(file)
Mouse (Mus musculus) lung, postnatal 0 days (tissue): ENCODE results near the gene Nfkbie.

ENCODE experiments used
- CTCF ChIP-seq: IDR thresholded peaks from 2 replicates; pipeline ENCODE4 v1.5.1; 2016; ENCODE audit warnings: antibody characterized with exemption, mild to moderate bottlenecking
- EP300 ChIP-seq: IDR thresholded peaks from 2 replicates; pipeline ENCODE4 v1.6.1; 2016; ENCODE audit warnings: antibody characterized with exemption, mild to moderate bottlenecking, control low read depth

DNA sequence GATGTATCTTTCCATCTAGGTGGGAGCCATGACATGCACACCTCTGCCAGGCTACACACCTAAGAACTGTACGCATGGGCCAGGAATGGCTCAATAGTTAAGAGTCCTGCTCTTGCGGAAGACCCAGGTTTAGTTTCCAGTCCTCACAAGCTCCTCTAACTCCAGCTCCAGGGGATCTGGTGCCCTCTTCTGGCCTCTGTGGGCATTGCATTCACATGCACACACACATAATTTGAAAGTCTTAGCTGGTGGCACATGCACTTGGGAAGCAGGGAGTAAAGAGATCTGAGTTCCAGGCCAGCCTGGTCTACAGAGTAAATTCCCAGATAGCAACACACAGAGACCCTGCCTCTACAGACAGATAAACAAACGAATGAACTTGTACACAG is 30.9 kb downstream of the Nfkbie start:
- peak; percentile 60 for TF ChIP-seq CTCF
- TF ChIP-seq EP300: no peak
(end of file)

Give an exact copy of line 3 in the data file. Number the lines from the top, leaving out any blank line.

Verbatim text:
- CTCF ChIP-seq: IDR thresholded peaks from 2 replicates; pipeline ENCODE4 v1.5.1; 2016; ENCODE audit warnings: antibody characterized with exemption, mild to moderate bottlenecking